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A comparison of the mid-19th-century city in the poetry of Walt Whitman and Charles Baudelaire and their responses to the inescapable push of modernization

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Description

As New York and Paris began to modernize, new modes of entertainment, such as panoramas, dioramas, and photography, seemed poised to take the place of the more complex forms of literary expression. Dioramas and photography were invented in Paris but soon spread to America, forming part of an increasingly universal idiom of the spectacle. This brave new world of technologically advanced but crudely mimetic spectacles haunts both Whitman's vision of New York and Baudelaire's view of Paris. In New York-Paris, Katsaros explores the images of the mid-nineteenth-century city in the poetry of both Whitman and Baudelaire and seeks to demonstrate that, by projecting an image of the other's city onto his own, each poet tried to resist the apparently irresistible forward momentum of modernity rather than create a paradigmatically happy mixture of "high" and "low" culture.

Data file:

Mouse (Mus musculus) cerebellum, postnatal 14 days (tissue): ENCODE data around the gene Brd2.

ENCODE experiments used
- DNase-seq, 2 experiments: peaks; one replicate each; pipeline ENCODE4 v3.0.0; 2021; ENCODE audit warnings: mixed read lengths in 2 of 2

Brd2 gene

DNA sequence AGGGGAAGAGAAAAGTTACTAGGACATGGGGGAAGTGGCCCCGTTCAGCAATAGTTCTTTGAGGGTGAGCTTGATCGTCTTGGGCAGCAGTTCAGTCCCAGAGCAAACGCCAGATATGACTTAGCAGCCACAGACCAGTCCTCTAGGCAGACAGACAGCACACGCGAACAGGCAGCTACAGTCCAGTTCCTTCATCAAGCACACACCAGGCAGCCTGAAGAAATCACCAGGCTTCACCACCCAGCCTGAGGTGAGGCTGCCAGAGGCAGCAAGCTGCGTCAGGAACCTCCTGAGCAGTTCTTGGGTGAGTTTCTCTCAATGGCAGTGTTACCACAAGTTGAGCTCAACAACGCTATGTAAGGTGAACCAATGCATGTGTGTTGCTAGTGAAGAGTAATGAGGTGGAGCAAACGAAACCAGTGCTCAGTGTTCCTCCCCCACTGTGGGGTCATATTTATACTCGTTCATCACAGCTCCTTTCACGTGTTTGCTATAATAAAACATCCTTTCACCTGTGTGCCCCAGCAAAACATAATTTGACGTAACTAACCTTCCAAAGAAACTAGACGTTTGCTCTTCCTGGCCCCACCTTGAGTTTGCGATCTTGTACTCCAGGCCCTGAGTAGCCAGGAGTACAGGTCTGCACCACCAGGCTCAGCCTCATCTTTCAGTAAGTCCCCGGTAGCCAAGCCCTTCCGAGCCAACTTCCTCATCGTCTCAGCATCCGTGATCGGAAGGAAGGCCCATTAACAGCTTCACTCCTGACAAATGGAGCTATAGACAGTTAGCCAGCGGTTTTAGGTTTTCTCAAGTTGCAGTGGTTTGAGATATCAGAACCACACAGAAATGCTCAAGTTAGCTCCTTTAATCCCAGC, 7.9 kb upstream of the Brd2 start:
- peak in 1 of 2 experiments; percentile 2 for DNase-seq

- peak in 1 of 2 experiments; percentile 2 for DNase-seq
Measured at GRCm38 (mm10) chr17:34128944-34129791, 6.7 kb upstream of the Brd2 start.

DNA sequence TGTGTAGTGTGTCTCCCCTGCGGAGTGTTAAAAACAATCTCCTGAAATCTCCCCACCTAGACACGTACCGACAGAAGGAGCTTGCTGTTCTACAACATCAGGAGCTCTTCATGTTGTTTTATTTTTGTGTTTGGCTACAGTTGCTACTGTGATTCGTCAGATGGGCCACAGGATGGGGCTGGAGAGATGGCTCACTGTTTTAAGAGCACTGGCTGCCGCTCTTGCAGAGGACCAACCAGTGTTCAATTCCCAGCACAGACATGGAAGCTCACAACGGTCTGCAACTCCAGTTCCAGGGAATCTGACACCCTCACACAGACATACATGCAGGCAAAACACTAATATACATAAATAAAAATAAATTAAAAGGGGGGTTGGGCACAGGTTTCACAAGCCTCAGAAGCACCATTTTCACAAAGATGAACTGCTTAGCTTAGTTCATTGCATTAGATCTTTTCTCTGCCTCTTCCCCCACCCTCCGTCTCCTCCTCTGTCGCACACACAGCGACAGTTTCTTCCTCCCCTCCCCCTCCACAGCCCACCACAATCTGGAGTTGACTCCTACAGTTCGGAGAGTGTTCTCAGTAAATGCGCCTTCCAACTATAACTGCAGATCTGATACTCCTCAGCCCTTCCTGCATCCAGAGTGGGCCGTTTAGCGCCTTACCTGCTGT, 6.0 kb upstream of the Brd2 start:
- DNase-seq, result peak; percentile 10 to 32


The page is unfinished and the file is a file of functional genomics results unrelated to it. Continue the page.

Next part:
Laure Katsaros is Associate Professor of French and European Studies at Amherst College.

"The book is accessible to readers at large but will be particularly useful for students of English, French, and comparative literature."
—D.D. Kummings, Choice

- D.D. Kummings

"New York-Paris offers a compelling and well-researched new line of inquiry by connecting Baudelaire and Whitman to a plethora of technological modes of art."
Nineteenth-Century French Studies

- Karen F. Quandt, University of Delaware